Hard-working photographs don’t just happen, they are created - conceived to meet specific needs based on carefully defined parameters, planned to allow attention to the detail of each of the elements involved - tangible and intangible, controlled to ensure efficient and effective use of the resources assembled for the production day(s), and then finished to ensure delivery of a mastered image that is both technically accurate and artfully complete.

 

At this level, in addition to the tangible results of taking a picture, the final image and its effectiveness rely on inquiry, definition, interpretation and execution to create a photograph that effectively communicates a message to the viewer. Practical elements like location, sets, props, casting, wardrobe and narrative are considered along with the intangible, but powerful, affects of mood, atmosphere, style and design to produce an image that not only shows a product or service, but also conveys a feeling about it.

 

If a well-exposed image is now accessible to anyone, it is communication between photographer and client, development of concept, experienced production and the crafting of the final image that separates the commercial photographer from the scores of untrained camera owners who claim to be photographers.

 

In this series of articles, we would like to identify and explore the contributions that make professional photographers more valuable than ever, especially in commercial applications where images have replaced headlines and must engage and compete in a world assaulted by visuals. This series is aimed specifically at people who are ready to enlist the services of a commercial photographer, some for the first time. We will highlight the role of professional photographers as collaborators in the creative process, not tradesmen with a bag of equipment, and consider how a client can best access their expertise to create measurably effective marketing assets.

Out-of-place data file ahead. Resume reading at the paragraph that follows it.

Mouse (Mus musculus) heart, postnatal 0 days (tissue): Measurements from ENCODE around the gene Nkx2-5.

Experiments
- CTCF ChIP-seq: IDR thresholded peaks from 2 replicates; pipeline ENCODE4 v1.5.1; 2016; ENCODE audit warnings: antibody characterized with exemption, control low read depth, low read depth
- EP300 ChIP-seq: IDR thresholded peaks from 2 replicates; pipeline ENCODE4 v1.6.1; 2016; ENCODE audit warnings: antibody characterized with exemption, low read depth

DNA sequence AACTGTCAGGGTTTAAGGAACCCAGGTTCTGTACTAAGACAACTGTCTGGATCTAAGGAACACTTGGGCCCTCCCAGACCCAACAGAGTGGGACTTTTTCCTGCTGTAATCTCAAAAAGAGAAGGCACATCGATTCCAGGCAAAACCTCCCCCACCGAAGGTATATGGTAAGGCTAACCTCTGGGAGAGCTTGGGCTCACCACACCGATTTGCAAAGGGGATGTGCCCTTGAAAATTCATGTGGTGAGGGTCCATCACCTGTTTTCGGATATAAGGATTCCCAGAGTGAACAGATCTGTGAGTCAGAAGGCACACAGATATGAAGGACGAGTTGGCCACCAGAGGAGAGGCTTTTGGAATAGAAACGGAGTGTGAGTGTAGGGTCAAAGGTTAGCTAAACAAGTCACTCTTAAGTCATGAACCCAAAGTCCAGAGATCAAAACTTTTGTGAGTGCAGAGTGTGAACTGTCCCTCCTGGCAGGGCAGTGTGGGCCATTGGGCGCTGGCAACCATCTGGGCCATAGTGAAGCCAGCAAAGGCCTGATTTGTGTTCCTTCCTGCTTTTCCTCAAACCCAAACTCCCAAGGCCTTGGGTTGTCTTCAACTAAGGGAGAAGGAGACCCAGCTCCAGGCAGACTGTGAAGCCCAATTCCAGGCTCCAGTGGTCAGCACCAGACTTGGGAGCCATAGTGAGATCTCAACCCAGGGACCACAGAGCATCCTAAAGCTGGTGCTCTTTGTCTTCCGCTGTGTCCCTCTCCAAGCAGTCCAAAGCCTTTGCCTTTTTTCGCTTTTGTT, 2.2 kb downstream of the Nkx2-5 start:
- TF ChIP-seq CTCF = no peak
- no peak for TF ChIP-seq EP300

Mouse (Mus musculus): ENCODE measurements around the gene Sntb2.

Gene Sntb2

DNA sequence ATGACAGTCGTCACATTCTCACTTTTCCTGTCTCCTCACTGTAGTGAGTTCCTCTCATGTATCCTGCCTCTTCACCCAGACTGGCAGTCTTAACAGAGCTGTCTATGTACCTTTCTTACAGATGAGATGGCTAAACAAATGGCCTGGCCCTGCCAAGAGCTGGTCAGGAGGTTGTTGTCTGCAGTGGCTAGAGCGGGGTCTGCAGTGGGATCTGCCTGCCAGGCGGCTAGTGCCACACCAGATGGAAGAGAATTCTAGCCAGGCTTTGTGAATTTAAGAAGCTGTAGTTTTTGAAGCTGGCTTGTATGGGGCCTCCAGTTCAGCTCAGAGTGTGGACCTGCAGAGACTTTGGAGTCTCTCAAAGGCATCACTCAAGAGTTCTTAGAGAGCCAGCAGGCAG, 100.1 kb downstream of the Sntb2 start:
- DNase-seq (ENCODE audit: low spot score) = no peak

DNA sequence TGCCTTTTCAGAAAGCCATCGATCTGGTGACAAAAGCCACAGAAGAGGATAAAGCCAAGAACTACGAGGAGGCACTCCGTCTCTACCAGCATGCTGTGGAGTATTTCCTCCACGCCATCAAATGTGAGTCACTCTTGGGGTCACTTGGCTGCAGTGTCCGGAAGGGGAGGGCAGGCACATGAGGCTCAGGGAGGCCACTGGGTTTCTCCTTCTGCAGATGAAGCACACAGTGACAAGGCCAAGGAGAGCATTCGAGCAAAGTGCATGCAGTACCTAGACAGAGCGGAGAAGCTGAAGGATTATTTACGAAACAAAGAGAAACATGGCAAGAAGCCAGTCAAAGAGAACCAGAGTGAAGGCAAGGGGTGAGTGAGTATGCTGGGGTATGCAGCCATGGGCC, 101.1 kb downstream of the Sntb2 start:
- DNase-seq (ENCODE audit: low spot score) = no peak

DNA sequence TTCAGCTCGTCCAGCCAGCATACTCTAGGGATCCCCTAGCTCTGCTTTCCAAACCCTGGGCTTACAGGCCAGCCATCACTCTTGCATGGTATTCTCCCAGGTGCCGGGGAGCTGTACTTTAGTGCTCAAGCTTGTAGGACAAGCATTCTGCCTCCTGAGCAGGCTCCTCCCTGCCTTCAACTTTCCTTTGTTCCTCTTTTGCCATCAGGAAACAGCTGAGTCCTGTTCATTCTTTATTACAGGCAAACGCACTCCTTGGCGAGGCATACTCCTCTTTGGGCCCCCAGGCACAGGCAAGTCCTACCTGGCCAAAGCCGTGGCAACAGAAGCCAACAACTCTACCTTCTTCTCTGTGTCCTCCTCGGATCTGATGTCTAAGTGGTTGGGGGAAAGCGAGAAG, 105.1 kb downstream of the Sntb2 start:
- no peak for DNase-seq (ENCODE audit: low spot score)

THE SERIES

 

 

1. What is a commercial/advertising photographer?
2. When should I hire a professional?
3. How do I choose the right commercial photographer?
4. What is image licensing?
5. How much will this cost?
6. How do I get the most value from the photographer I hire?
7. How long will this take? I need these photographs right away.
8. What makes me a good client? Does that matter?

 

 

This informational series is a collaboration between Mark Berndt, owner of Mark Berndt Photography, and David D. Morris, owner of David Morris Photography, who bring more than 60 years of combined experience in both the commercial photography and motion industries to the subject. Much of their work has received the industry’s top awards and their client lists include many of the country’s Fortune 500 companies.

 

Mark Berndt Bio:  http://markberndt.com/bio/    

 

 

 

David D. Morris Bio:  http://www.davidmorrisphoto.com/people2